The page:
Miller noted that they maintain relationships with other organic farms so they can include products they do not grow, such as sweet corn and mushrooms. The Millers also created a food forest where they are harvesting crops such as elderberries. That enabled them to collaborate on an elderberry beer called, “Livin’ on a Prairie” brewed by BubbleHouse Brewing Company in Lisle — owned by Jeff Miller’s brother Jon.
Prairie Wind has a far-flung customer base across northeast Illinois, from Grayslake south to Oak Park, 50 miles away in Chicago’s western suburbs. Jen Miller said they have 11 drop sites to maximize convenience for customers to pick up their CSA shares.
Customers can also pick up their shares at the farm, a boon to the large number of subscribers who live right in Prairie Crossing, a renowned conservation community. And visitors can shop at the farm’s store, a mini-farmers market that carries products not only from Prairie Wind but from other farms across Chicago region.
Cedar Valley Sustainable Farm
Jody Osmund grew up on his parents’ diversified farm — produce, grain and livestock — in Ottawa, located in east-central Illinois. He and wife Beth had established careers in the corporate world, Jody in insurance and Beth working for a major accounting firm, but they had been mulling a less urban lifestyle after starting a family.
Then, a couple of decades ago, two things happened that changed their lives, and led to what would become the first Meat CSA in Illinois. The firm for which Beth worked failed suddenly. At the same time, Jody’s parents pulled a piece of property they had been trying to sell off the market and offered it to the couple if they wanted to start a farm.
They did so in 2003, at first creating a produce CSA and then transitioning to raising livestock with sustainable practices. They built a loyal clientele because their beef, chicken, pork and lamb was delicious, and because they practiced the kind of sustainable and humane farming more and more consumers wanted.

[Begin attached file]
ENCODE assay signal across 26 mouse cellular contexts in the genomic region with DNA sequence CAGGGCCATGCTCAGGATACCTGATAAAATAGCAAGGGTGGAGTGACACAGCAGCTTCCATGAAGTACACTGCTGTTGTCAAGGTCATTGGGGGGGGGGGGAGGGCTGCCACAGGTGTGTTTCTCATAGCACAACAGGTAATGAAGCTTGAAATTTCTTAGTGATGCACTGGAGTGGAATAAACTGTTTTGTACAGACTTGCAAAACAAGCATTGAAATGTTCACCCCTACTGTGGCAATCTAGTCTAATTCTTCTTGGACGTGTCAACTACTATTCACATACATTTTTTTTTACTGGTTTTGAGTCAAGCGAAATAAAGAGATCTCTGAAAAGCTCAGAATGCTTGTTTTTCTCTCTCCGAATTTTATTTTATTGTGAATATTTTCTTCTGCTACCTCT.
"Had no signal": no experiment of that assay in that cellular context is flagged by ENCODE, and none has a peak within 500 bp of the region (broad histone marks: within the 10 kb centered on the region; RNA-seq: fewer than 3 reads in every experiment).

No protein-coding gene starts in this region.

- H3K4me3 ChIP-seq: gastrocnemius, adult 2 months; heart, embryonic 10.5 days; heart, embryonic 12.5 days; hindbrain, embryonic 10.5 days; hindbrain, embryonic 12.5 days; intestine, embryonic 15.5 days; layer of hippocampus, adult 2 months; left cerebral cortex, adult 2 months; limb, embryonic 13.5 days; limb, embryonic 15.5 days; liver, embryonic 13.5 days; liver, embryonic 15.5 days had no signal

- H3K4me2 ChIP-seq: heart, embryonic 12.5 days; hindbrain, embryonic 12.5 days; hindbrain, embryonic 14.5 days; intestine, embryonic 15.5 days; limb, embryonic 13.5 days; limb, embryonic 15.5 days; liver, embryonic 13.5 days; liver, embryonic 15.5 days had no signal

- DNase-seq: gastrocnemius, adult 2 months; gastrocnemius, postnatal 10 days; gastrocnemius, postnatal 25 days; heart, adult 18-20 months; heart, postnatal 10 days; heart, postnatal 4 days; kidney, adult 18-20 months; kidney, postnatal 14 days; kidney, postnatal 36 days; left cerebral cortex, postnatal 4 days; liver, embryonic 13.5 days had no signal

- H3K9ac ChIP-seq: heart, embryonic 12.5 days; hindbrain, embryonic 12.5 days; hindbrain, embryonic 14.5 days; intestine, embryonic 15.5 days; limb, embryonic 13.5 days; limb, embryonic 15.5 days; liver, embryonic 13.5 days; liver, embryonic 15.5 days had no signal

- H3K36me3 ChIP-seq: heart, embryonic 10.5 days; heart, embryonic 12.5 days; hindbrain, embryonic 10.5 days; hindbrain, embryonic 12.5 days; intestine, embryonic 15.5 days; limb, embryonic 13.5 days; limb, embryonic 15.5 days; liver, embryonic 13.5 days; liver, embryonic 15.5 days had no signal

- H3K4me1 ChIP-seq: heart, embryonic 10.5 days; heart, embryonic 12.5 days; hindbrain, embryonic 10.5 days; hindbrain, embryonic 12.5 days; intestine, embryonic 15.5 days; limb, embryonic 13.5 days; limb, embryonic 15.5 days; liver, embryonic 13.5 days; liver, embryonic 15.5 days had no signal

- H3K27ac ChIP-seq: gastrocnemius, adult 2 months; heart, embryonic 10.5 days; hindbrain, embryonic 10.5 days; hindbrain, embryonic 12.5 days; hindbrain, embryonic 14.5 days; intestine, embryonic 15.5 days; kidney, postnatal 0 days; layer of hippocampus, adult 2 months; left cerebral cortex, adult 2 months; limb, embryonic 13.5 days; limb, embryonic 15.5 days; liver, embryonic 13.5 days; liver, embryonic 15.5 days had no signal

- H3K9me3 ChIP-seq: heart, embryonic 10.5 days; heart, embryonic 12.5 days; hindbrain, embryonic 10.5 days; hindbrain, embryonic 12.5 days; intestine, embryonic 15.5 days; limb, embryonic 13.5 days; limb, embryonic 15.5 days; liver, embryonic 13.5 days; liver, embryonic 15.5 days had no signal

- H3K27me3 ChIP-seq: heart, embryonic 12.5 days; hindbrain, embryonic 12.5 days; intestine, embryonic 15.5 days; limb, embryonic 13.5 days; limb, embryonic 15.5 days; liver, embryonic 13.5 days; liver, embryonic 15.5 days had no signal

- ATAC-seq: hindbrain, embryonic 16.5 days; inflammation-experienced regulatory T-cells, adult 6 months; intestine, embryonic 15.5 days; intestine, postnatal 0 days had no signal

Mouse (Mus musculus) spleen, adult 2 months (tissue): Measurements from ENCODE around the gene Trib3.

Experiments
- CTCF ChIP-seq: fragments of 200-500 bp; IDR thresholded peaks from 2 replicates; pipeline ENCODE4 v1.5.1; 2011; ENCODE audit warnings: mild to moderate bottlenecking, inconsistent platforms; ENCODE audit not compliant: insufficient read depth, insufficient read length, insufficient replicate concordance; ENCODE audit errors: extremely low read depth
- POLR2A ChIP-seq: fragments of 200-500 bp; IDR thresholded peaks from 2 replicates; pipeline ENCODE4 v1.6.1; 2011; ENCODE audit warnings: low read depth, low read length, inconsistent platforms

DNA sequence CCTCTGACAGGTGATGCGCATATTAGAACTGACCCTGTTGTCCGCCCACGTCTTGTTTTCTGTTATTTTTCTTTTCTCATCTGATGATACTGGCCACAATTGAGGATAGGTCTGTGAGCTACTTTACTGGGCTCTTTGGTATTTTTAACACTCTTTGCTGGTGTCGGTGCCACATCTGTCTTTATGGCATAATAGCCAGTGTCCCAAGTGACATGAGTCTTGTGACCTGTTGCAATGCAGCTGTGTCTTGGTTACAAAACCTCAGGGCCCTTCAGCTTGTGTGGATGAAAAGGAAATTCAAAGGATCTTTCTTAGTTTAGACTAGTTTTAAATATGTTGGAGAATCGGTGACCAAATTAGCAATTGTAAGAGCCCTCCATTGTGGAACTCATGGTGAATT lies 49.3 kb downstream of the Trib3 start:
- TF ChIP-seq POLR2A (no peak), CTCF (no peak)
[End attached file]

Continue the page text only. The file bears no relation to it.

And they have maintained that loyalty by providing a menu of flexible options. “If the member is unable to pick up their share, they don’t lose the value of that work,” Jody Osmund said. “They can skip the share, pick it up at another time or a different location. If they skip a share, we just tack on another month to the duration of their subscription.”
He added that the flexibility extends to the types of meat that go into a share: “If we have a member who doesn’t eat pork, we are willing to make his share pork-free. This doesn’t change the value, just the mix of cuts. For example, you get additional beef and chicken and lamb in a no-pork share. We also have people who get no beef. Occasionally, we’ll have a request, ‘Can I get an all-chicken share?’ And they’ll get the full value of the share in chicken.”
The flexibility extends to subscription length. There are Investing Shares, in which a purchaser pays upfront for a three-month, six-month or 12-month subscription. Then there are Monthly Memberships, and there are smaller, affordably priced one-off Discovery Packages.
Though subscribers close to Ottawa can pick up subscriptions at the farm, Cedar Valley’s customer base is heavily concentrated in metro Chicago. They have six drop sites and most of them are at craft breweries — which puts a delightful twist on “burger and a beer.”
Find CSAs Near You
All Seasons Farm, Cobden (South)
Broadview Farm and Garden, Marengo (North Central)
Henry’s Farm, Congerville (Central)
Mint Creek Farm, Cabery (East Central)
Roots and Wings Farm & Garden, Rockford (North Central)
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This story is written by Bob Benenson of Local Food Forum on behalf of the Buy Fresh Buy Local Illinois Coalition.